Tuesday, March 15, 2016

Pink Floyd: Live at Pompeii (1972)

          There are three different versions of Pink Floyd: Live at Pompeii, because director Adrian Maben has significantly recut the movie twice, so these comments do not regard the original 1972 version, which was only one hour in length. Rather, these comments pertain to the 2003 “director’s cut,” which is sometimes marketed as Echoes: Pink Floyd. What compelled Maben to tweak his work? Not least among the reasons is that Pink Floyd recorded and released The Dark Side of the Moon, one of the most successful albums in history, a year after Live at Pompeii hit UK theaters. In 1974, Maben expanded the movie for its U.S. release by including newly filmed documentary footage of the band recording Dark Side tracks. Three decades later, Maben altered the movie again by adding CGI effects and outer-space shots, the better to visually complement the band’s trippy sound. So while the “director’s cut” does not purely reflect the filmmaker’s original 1972 vision, it’s the richest incarnation of the film, especially for viewers who are not diehard Floyd fans.
          The core of all three versions, of course, is the Pompeii footage. The band’s four members circa 1971—bassist Roger Waters, drummer Nick Mason, guitarist David Gilmour, and keyboardist Richard Wright—convened inside an ancient amphitheater to perform several tunes while cameras rolled. Juxtaposing modern technology with surroundings from antiquity, Maben shot the band without an audience, so the only things onscreen besides the band and the decaying amphitheater are instruments, speakers, and the film crew. (Maben often cuts to wide shots in which camera operators are visible, than transitions to the angles taken from those camera positions—all very meta in a ’70s, mind-expansion sort of way.) Any record of an important band in its prime has inherent interest, so even if the tunes in the Pompeii footage are somewhat arcane (e.g., “A Saucerful of Secrets,” etc.), the band’s coldly professional musicianship is front and center.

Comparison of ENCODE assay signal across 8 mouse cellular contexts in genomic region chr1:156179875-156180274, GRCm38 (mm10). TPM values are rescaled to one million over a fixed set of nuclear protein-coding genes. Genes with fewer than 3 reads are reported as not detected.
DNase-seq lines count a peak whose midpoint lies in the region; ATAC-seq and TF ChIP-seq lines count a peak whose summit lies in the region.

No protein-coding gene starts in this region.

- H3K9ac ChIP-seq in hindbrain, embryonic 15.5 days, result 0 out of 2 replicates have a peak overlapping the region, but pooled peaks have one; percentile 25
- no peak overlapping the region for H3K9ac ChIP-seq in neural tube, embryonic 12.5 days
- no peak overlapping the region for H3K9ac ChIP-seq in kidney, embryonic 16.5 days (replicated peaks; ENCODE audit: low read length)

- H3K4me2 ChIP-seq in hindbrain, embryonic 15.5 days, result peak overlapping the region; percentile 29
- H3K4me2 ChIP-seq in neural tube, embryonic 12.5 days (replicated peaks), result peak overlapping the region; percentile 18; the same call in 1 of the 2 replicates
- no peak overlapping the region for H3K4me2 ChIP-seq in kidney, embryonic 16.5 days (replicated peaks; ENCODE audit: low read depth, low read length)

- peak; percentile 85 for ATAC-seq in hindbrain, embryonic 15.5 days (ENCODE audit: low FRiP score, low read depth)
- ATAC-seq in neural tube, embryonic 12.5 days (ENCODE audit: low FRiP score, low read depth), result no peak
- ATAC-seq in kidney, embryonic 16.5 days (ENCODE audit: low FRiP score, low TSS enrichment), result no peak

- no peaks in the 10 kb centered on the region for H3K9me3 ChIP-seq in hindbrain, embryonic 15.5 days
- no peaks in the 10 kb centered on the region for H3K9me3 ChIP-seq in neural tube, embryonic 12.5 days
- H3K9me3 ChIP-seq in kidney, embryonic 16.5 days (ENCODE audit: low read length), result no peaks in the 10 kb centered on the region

The Dark Side material, featuring fragments from “Brain Damage,” “On the Run,” and “Us and Them,” is perhaps even more interesting, though Maben’s languid cutting style can be infuriating—he’s a big one for lingering on things just a little too long. And what’s with flourishes like the shot of a volcano spewing? Buried amid the stylized visuals are off-the-cuff moments from the Dark Side sessions, during which band members hang out and hold forth. Worthy of special note are these casual remarks from Waters about then-new advances in recording technology: “More and more now, there’s all kinds of electronic goodies which are available for people like us to use if we can be bothered. . . . it’s all extensions of what’s coming out of our heads.” From your lips to the world’s ears, man.

Pink Floyd: Live at Pompeii: FUNKY

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